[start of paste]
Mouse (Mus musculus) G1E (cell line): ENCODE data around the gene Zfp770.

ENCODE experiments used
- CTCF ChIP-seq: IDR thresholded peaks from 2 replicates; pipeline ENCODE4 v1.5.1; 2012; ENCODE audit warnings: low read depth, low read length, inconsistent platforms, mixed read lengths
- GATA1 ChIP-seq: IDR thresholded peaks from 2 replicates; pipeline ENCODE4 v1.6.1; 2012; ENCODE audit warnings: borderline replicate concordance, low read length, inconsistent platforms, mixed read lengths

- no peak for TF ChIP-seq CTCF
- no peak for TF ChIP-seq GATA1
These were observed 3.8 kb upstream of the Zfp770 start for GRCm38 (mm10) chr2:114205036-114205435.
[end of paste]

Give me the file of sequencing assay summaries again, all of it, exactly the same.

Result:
Mouse (Mus musculus) G1E (cell line): ENCODE data around the gene Zfp770.

ENCODE experiments used
- CTCF ChIP-seq: IDR thresholded peaks from 2 replicates; pipeline ENCODE4 v1.5.1; 2012; ENCODE audit warnings: low read depth, low read length, inconsistent platforms, mixed read lengths
- GATA1 ChIP-seq: IDR thresholded peaks from 2 replicates; pipeline ENCODE4 v1.6.1; 2012; ENCODE audit warnings: borderline replicate concordance, low read length, inconsistent platforms, mixed read lengths

- no peak for TF ChIP-seq CTCF
- no peak for TF ChIP-seq GATA1
These were observed 3.8 kb upstream of the Zfp770 start for GRCm38 (mm10) chr2:114205036-114205435.